4. lelangir says:

    Nice post, great observations. I’m wondering what you think of this postulate: TM8.0 as radical slice of life. ?

    • ghostlightning says:

      Slice of life is taken to be ‘common’ or ‘ordinary’ life, removed from life-changing events. If we risk committing the fallacy of ‘high redefinition’ (as coined by Julian Baggini), we can indeed can make a case that this show is a radical version within the SoL genre.


      We contextualize the period post-earthquake as ‘the new normal.’ This show, instead of constantly showing narrow escapes from falling debris, crevasses, etc. it would rather show a lot of quiet wandering through the wrecked city, telling the story of the city as it once was. Flashbacks for the three wanderers/refugees will most likely be slices of their lives from more unexciting (conventional SoL) times.

      Conversations between the three characters act as reflections on the flashbacks and storytelling between them. Action/behavior after these reflections will be the observable ‘growth.’

      So, even if there would be a particular survival issue per episode, the journey itself will consist of many SoL elements.

      Thinking about this makes me wonder about the necessity to postulate the show as a ‘radical’ version of Slice of Life. We can simply say that it is a survival story that relies on SoL elements as significant narrative components.

  5. sadakups says:

    As much as there could be more Mirai hate brewing (possibly), I still am looking at Mirai’s redemption at the end of this show. In other words, I am rooting for this girl. And yes, I so agree with how some people think they’re being pitiful or that they hate the world so much because they don’t get what they want.

    As I said in Episode 1, I like how they made Mirai like what she is and how she is still the same in Episode 2 (of course you don’t change character in that span unless we Fukuda at the helm). There’s the obvious of her being “broken down” along the way and then have that turn-around at the end.

    • ghostlightning says:

      Yes, I’m counting on her redemption.

      However, wouldn’t it be interesting if this show would become quite the unconventional tragedy by having Mirai end up even more bitter than how she started? I would find this even more fascinating.

      • sadakups says:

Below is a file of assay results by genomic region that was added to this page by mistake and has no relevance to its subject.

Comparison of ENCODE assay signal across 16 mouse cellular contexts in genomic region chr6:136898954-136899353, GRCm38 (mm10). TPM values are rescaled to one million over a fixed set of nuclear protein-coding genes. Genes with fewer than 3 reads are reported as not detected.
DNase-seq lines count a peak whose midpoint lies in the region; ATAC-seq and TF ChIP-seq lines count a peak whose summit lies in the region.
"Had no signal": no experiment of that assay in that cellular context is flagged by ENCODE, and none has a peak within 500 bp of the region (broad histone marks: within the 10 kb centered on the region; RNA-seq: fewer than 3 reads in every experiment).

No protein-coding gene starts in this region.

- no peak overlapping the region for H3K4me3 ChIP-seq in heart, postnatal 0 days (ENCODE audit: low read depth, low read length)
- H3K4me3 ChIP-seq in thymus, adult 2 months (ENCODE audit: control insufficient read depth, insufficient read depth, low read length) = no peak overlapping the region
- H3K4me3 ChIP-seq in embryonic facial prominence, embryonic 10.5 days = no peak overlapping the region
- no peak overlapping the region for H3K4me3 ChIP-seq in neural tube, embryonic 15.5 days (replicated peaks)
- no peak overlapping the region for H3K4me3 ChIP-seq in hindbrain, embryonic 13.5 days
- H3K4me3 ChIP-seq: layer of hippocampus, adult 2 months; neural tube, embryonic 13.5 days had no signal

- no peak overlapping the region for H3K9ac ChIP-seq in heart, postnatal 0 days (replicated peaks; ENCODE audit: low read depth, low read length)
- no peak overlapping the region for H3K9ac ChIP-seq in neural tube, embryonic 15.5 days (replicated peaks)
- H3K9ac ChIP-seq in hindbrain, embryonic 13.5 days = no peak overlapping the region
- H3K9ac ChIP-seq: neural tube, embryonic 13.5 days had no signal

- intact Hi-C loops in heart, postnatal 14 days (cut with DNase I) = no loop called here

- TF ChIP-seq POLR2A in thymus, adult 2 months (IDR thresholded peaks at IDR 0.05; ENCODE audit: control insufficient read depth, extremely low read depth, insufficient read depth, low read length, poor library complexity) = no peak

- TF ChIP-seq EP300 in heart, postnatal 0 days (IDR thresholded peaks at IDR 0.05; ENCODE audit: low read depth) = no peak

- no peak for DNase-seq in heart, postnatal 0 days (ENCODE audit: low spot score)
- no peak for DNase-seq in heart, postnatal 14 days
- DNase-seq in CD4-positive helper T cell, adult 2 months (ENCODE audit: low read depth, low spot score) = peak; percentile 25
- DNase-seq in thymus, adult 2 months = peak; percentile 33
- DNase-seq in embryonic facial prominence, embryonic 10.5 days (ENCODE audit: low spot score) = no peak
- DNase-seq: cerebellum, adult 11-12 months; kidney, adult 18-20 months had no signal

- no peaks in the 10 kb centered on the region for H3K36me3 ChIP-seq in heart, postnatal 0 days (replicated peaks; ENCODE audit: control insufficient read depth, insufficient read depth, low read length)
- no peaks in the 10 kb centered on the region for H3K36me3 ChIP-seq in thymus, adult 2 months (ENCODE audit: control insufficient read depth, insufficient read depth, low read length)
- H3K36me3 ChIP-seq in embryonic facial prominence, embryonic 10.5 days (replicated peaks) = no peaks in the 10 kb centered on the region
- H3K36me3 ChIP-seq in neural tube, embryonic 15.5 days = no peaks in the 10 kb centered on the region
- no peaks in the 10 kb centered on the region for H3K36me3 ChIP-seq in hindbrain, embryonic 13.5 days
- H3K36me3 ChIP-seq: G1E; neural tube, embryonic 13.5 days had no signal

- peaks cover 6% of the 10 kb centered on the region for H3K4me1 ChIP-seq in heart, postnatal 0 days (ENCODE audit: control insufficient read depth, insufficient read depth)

I’m good with both scenarios though.

        • ghostlightning says:

          And there’s also the EPIC end: where the earthquake creates a time-dilating sphere colored like Jupiter, and then Yuuki discovers RahXephon in the ruins of the robot convention in Odaiba.

  6. Seinime says:

    They used her character in a somewhat positive drive. I like it.

    • ghostlightning says:

      I’m glad you do. I want more people to enjoy this show and have more people to discuss it with. Please say more what you mean by positive drive?

  7. kadian1364 says:

    My dad’s a big fan of Sci-Fi channel original movies, mostly an assortment of bad disaster movies or creature features and sequels (and when I say ‘bad’, I mean that the collective standard of quality they set would make Gundam Wing look like War and Peace). Anyway, he often records these films and watches a bunch of them on weekends. Of course, I love the guy, so I’ll watch some too just to humor him. (Did I mention that they’re really bad? And that I measure my love for him by the number of terrible movie watching experiences I’ve accumulated?) Well, you know how in those really bad kinds of monster or disaster movies, the characters are cookie-cutout stereo-types, the monster/disaster never actually shows until way past the midpoint, plot events are reduced to a string of cheap thrills, and at the very beginning you know exactly how things will play out at the end: who will live, who will die, and who will come up with the crazy plan to save everyone in the end? My point being, I’m really, really glad Tokyo Magnitude 8.0 isn’t like them. Maybe I’ll even show this anime to him sometime.

    (Funny how 10 years ago, my dad was chaperoning my sister and I to the first Pokemon movies in theaters. Now that I’m in college, I get to return the favor, plus interest!)